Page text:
GDPR and informed opinion
26 May 2017 | 0
But as the countdown continues to the deadline, now less than a year away, these points will hopefully be discussed, explored and worked out. Worked out by people like Aoife Sexton.
Sexton is a privacy and tech lawyer, and co-founder of Frontier Privacy.
She has been pretty busy of late, talking about the various aspects of the regulation and this week saw here before the assembled partners, vendors and staff of CMS Distribution at its 2017 partner forum.
“If you are a data processor, the world has changed,” Aoife Sexton
Here, she focused on the relationships between data controllers, data processors and sub-processors, as many of the vendors in the room would come under the headings of the latter two.
Acknowledging that “processing” is a widely-defined term, Sexton said that while a data processor may be processing on an outsourced basis for a data controller, a processor would not make policy decisions as to what is done with the data. A data processor would simply carry out the directions of the data controller.
However, Sexton also pointed out that under the regulation, a data processor must inform the data controller if an instruction with respect to the data, breaches the GDPR or other regulation.
This is a major change, she argued, and added “If you are a data processor, the world has changed”.
She said that GDPR imposes direct statutory obligations on data processors. Data processors can be liable, under Article B2(2), to fines if they have not complied with processor specific obligations in GDPR, or if acting outside of instructions from the relevant controller.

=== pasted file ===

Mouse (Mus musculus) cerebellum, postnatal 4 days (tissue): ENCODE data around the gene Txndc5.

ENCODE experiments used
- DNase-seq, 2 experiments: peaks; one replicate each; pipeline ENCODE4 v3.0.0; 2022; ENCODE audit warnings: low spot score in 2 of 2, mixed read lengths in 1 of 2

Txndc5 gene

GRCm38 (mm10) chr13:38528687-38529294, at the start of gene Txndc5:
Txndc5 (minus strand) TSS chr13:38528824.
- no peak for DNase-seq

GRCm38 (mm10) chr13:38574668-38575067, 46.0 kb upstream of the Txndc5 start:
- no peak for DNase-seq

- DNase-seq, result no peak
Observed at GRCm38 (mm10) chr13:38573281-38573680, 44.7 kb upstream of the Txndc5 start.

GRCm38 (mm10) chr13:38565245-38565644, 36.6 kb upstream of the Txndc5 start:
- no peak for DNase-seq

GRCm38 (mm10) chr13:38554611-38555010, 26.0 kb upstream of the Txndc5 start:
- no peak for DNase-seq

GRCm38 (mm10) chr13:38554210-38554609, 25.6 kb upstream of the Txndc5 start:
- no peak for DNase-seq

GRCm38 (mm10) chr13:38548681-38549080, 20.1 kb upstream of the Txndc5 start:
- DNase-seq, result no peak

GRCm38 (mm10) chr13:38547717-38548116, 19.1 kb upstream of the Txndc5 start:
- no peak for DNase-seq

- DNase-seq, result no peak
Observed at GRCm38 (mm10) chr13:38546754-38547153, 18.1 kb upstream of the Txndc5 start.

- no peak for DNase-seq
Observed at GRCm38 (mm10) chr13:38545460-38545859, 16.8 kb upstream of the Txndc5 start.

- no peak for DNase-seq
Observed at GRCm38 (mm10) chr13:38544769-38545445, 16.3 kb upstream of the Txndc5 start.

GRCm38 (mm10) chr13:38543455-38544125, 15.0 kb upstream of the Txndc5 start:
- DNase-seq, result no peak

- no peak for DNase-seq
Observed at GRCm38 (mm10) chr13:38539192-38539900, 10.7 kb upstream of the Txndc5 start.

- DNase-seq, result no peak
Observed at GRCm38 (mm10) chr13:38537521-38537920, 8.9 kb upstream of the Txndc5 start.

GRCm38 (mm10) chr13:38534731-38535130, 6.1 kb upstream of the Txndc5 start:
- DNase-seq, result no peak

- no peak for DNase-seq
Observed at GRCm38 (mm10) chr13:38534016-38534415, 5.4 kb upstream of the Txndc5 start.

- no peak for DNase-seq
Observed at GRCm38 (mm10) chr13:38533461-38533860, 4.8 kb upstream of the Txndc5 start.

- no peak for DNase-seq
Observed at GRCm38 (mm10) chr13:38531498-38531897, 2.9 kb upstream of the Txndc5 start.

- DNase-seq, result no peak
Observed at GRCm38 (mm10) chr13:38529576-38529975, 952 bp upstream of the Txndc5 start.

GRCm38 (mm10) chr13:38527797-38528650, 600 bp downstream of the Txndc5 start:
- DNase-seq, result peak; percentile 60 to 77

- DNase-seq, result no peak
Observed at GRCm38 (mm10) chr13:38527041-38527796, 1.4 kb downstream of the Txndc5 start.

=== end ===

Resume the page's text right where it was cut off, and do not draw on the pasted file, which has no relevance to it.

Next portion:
Also, Sexton pointed out that a controller and processor could face action by an individual for damages where there is no financial loss. GDPR provides the right to claim for material and non-material damage, where the latter covers distress, emotional impact or reputational damage.
The situation of data sub-processors was also made clear, as Sexton said that any contractual clauses governing data between a controller and processor must cascade down to any contracts governing sub-processors. With examples such as a controller outsourcing to a service provider, who in turn has a hosting contract from another provider, who in turn has a fail-over arrangement with a further provider. In this case, the contractual elements must cascade down to all points of the chain, irrespective of where those providers, as sub-processors, reside. Unless of course, the data is barred from leaving a jurisdiction or geographical area.
There will also be a significant amount of re-engineering of contracts, said Sexton as there will be “no grandfathering of existing contracts” that run past the enforcement date of 25 May 2017.
As more and more organisations, from cloud giants to SMEs, work their way through the regulation, more such items will turn up that require increased definition.
The Article 29 Working Party will provide further clarifications and legal interpretations, but some points may end up with a best guess until tested.
When asked what her feeling was in terms of how the data protection commissioners will comport themselves after 25 May, Sexton was circumspect.
She said that the DPC Helen Dixon, in interviews, has said that there is no grace period after the 25 May—this is the grace period.
“If you were trying to guess,” said Sexton, “you would say she is going to come out of the traps with a couple of big fines straightaway.”